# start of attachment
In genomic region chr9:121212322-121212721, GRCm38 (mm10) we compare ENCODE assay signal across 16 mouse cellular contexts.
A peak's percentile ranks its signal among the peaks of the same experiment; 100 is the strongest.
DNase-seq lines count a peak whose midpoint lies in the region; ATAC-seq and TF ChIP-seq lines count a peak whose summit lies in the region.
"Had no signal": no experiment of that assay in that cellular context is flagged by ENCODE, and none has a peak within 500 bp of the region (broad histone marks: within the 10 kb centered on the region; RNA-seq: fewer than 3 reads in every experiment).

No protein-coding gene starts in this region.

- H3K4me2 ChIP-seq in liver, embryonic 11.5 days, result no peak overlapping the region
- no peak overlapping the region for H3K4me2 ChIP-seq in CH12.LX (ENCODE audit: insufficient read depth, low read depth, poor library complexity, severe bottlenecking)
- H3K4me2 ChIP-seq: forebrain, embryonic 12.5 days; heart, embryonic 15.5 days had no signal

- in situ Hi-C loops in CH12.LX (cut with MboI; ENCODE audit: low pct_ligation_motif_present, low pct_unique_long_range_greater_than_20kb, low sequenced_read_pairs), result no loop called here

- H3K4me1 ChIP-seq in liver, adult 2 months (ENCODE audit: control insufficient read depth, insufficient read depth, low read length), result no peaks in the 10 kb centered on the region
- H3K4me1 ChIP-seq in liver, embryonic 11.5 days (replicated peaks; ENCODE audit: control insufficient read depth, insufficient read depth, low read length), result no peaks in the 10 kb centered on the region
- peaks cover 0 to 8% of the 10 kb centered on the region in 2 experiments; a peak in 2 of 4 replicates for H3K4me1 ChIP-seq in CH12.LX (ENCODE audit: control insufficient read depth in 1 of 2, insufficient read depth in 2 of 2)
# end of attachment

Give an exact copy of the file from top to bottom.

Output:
In genomic region chr9:121212322-121212721, GRCm38 (mm10) we compare ENCODE assay signal across 16 mouse cellular contexts.
A peak's percentile ranks its signal among the peaks of the same experiment; 100 is the strongest.
DNase-seq lines count a peak whose midpoint lies in the region; ATAC-seq and TF ChIP-seq lines count a peak whose summit lies in the region.
"Had no signal": no experiment of that assay in that cellular context is flagged by ENCODE, and none has a peak within 500 bp of the region (broad histone marks: within the 10 kb centered on the region; RNA-seq: fewer than 3 reads in every experiment).

No protein-coding gene starts in this region.

- H3K4me2 ChIP-seq in liver, embryonic 11.5 days, result no peak overlapping the region
- no peak overlapping the region for H3K4me2 ChIP-seq in CH12.LX (ENCODE audit: insufficient read depth, low read depth, poor library complexity, severe bottlenecking)
- H3K4me2 ChIP-seq: forebrain, embryonic 12.5 days; heart, embryonic 15.5 days had no signal

- in situ Hi-C loops in CH12.LX (cut with MboI; ENCODE audit: low pct_ligation_motif_present, low pct_unique_long_range_greater_than_20kb, low sequenced_read_pairs), result no loop called here

- H3K4me1 ChIP-seq in liver, adult 2 months (ENCODE audit: control insufficient read depth, insufficient read depth, low read length), result no peaks in the 10 kb centered on the region
- H3K4me1 ChIP-seq in liver, embryonic 11.5 days (replicated peaks; ENCODE audit: control insufficient read depth, insufficient read depth, low read length), result no peaks in the 10 kb centered on the region
- peaks cover 0 to 8% of the 10 kb centered on the region in 2 experiments; a peak in 2 of 4 replicates for H3K4me1 ChIP-seq in CH12.LX (ENCODE audit: control insufficient read depth in 1 of 2, insufficient read depth in 2 of 2)